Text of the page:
Questioning the Divergence
THE PRINCIPAL economic issue Mexicans would raise about any proposal to move to free trade with the United States is that the United States would benefit more than Mexico. Even if one argues that certain Mexican industries might fare quite well in a gradual movement to free trade (as was done in chapter 6), this will not allay Mexico's concern about the effect on its economy and industry as a whole. This chapter examines the theory of backwash--that free trade benefits only the richer country and leaves the poorer country a backwater--and how well it has stood up in other contexts, to reach tentative conclusions about possible outcomes of U.S.-Mexican bilateral free trade.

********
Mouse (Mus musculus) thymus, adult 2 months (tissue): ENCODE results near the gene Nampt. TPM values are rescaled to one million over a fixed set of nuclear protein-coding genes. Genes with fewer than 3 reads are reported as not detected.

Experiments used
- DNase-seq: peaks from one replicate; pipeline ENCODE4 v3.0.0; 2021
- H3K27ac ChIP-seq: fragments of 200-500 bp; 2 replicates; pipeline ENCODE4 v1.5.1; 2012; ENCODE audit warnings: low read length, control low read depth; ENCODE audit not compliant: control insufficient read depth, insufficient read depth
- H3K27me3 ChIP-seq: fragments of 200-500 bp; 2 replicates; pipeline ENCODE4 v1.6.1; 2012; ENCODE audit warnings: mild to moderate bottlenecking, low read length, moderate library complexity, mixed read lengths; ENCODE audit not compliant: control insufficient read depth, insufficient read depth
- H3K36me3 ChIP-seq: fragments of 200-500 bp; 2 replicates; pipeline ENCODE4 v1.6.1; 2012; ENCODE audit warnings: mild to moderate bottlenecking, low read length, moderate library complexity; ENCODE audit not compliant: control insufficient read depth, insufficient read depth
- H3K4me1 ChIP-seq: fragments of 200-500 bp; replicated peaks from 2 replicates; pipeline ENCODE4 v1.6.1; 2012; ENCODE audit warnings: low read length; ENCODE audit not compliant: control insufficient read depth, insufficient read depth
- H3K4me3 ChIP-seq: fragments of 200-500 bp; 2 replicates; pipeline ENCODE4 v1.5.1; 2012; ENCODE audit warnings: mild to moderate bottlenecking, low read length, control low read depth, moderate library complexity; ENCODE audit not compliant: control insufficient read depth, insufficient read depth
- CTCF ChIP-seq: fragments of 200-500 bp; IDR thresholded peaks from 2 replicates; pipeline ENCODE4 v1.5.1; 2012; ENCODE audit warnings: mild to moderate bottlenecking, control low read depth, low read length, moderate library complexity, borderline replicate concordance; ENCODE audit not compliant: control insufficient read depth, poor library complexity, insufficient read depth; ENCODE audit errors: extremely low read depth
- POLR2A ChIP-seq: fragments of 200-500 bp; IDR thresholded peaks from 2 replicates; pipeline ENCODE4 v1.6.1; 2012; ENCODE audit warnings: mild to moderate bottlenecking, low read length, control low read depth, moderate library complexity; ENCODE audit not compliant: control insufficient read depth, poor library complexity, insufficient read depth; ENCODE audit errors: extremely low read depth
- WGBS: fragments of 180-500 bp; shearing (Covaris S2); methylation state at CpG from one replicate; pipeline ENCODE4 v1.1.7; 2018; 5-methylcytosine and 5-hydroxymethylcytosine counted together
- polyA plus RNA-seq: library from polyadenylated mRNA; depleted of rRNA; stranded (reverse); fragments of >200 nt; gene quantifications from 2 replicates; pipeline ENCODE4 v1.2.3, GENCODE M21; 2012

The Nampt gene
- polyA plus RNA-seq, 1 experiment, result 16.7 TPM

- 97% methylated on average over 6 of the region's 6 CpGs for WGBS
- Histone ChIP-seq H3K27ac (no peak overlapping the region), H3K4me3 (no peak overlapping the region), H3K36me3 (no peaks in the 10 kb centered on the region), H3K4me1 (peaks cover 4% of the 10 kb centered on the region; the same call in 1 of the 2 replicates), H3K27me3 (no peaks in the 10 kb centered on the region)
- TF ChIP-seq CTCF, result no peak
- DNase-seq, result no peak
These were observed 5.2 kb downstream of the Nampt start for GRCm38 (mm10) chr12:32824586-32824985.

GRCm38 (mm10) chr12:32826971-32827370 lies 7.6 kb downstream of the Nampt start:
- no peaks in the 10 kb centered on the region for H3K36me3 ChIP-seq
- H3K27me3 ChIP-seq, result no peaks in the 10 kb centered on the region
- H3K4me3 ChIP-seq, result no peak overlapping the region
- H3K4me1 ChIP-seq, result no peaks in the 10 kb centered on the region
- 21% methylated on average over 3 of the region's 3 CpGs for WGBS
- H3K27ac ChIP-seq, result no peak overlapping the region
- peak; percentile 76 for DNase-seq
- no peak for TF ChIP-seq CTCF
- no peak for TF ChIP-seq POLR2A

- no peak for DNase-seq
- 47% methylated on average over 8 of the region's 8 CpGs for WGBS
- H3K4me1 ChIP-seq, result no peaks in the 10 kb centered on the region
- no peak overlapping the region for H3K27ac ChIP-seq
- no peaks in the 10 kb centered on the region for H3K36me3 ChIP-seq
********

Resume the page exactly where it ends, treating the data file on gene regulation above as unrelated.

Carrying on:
The theoretical basis for the contention that there will be divergence in production and incomes between more- and less-developed countries was set forth lucidly in the writing of Myrdal.1 Others subsequently embellished Myrdal's theorizing, and dependency theorists, particularly in Latin America, put it in a political context. The essence of Myrdal's argument is that the forces that led to the original divergence reinforce later divergence as well. Industries are formed that improve efficiency by regular capital infusions and in some cases by scale, more possible in richer countries; transportation networks develop in richer areas and remain inadequate or nonexistent in backward areas; people in better____________________